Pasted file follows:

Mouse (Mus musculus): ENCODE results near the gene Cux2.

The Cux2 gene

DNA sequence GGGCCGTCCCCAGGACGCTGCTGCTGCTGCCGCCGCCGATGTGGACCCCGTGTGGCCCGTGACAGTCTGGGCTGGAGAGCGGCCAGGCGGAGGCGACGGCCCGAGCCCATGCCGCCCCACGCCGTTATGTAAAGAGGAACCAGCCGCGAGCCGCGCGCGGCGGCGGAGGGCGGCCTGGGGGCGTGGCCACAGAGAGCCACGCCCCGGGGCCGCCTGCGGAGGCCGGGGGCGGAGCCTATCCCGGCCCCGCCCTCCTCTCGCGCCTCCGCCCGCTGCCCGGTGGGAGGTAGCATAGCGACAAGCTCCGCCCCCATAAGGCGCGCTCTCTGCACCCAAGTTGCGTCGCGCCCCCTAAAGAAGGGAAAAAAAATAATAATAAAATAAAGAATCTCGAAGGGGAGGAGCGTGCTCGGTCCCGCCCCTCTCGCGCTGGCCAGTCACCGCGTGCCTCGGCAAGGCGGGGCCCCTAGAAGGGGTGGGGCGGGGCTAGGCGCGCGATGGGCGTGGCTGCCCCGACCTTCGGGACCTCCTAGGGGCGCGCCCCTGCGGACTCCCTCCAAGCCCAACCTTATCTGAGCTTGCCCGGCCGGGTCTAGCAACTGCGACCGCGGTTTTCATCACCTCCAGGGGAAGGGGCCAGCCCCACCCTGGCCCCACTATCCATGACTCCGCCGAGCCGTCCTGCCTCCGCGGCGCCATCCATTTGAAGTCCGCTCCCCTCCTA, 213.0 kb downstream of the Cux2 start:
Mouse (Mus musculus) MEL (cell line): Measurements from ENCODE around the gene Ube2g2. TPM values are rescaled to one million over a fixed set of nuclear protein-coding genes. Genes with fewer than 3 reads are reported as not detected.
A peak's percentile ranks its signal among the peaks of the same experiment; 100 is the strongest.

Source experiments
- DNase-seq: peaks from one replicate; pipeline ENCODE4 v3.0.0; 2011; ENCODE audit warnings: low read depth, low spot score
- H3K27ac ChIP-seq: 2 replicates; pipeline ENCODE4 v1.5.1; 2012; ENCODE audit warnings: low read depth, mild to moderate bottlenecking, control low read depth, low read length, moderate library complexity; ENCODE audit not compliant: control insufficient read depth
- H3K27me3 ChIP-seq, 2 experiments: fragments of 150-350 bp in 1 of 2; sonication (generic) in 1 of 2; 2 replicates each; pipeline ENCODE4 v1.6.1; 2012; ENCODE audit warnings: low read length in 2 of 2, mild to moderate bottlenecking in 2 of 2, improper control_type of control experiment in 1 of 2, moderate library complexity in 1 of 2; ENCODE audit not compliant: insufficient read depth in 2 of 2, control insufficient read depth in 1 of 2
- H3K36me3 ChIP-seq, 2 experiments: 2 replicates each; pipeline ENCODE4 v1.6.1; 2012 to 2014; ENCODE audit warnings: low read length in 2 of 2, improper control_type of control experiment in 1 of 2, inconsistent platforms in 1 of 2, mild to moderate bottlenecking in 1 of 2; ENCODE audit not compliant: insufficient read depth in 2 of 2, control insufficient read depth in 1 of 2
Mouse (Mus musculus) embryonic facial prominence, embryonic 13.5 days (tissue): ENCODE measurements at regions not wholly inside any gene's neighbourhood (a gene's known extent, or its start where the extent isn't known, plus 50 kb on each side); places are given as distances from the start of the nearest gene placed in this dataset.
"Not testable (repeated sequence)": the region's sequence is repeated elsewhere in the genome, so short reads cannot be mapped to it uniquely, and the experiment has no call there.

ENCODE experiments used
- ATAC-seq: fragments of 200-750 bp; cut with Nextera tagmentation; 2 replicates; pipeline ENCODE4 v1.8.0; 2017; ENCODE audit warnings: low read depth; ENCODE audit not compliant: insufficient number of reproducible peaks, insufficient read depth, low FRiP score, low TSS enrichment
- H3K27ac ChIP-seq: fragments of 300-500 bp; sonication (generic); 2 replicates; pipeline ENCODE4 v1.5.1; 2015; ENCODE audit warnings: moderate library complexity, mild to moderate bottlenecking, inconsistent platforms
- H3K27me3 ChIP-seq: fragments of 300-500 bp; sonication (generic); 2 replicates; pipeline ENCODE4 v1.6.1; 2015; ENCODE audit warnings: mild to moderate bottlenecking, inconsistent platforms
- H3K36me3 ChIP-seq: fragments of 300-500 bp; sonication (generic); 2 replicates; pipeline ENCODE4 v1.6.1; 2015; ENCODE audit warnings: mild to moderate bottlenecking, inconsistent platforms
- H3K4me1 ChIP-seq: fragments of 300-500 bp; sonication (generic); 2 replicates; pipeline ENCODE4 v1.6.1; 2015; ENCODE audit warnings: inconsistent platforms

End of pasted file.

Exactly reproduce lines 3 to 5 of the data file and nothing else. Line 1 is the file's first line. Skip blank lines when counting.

DNA sequence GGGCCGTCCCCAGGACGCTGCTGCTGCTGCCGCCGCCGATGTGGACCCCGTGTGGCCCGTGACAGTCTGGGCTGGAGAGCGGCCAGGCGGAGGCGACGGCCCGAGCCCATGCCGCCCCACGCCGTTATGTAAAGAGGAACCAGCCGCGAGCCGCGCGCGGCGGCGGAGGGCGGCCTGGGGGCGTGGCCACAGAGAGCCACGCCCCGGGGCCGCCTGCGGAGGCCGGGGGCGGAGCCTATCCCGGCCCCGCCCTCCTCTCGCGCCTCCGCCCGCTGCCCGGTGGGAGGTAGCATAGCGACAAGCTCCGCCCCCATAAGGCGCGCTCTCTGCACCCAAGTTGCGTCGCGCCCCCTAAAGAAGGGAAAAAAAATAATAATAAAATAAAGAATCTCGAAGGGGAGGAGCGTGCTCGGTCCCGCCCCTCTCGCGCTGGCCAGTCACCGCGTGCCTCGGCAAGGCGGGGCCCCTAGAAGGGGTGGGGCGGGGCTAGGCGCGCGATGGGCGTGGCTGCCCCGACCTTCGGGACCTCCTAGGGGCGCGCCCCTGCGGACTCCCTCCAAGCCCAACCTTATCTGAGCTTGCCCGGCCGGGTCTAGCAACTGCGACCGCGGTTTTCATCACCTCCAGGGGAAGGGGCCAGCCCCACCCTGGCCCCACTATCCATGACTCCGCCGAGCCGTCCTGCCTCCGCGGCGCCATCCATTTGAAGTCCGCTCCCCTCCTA, 213.0 kb downstream of the Cux2 start:
Mouse (Mus musculus) MEL (cell line): Measurements from ENCODE around the gene Ube2g2. TPM values are rescaled to one million over a fixed set of nuclear protein-coding genes. Genes with fewer than 3 reads are reported as not detected.
A peak's percentile ranks its signal among the peaks of the same experiment; 100 is the strongest.